What Is the ‘Global Auction’ (Brown, Et Al. 2011)? Assess Its Significance for a Sociological Understanding of Inequality and the Division of Labour. Essay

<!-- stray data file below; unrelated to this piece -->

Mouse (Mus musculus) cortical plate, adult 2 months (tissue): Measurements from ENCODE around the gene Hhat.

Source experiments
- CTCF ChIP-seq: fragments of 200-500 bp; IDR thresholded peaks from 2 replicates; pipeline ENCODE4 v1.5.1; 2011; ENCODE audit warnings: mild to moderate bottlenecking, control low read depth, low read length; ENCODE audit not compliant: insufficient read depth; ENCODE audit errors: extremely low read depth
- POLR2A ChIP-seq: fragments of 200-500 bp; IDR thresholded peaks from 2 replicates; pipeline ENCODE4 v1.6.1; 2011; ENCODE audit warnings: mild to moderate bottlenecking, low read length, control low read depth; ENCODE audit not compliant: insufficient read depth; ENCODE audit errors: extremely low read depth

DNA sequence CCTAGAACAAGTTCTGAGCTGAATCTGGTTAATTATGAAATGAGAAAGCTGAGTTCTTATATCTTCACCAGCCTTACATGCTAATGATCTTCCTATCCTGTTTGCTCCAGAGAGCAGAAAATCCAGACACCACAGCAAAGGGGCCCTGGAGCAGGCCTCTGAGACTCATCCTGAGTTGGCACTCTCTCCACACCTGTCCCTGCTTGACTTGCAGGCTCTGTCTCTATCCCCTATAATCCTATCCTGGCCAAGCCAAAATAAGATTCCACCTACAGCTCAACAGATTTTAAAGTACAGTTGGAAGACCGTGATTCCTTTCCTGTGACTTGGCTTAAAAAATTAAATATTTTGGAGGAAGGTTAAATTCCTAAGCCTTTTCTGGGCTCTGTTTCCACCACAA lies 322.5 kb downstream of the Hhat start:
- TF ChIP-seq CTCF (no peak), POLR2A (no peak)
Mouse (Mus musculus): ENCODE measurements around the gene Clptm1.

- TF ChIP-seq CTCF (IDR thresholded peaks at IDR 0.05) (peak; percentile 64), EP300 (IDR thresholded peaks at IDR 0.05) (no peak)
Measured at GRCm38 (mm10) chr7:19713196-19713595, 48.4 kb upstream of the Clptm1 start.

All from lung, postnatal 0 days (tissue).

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What is the ‘global auction’ (Brown, et al. 2011)? Assess its significance for a sociological understanding of inequality and the division of labour. Since the decline in economic nationalism and a rise in the knowledge economy, it has been seen that, due to a more self-interest neo-liberal economy, there has been an increase in competition in the middle classes, resulting in a society of high skilled, low wage earners. With an increasingly equal opportunity to education, a meritocracy will be formed, in which the efforts and abilities of individuals are rewarded with higher skilled jobs and, supposedly, higher wages. This was seen to be the end of a ‘walled’ economy and the rise of economic globalisation, where the markets were extended to create a global ‘free’ trade. With this widening, deepening and speeding up of worldwide interconnectedness. In an age of human capital in which there are closer connections between education, jobs and rewards, education is now seen as rather a neo-liberal supply-side investment by governments (Becker). The private rate of return becomes the individual incomes and the social rate of return is an increase in a country’s GDP and their subsequent quality of life. The creation of head and body nations, through the outsourcing of labour in order to gain a competitive advantage in the market, meant that developing countries were able to deliver labour at a lower price. Developed Western nations were able to transfer their material production thousands of miles away, centring attention on research and development domestically. This resulted in a high skilled, high waged ‘magnet’ economy. However, this led to global knowledge wars, in which developing countries were able to compete with already developed countries, and resulting in a global auction for jobs in which high skill companies could choose their workforce from a wider

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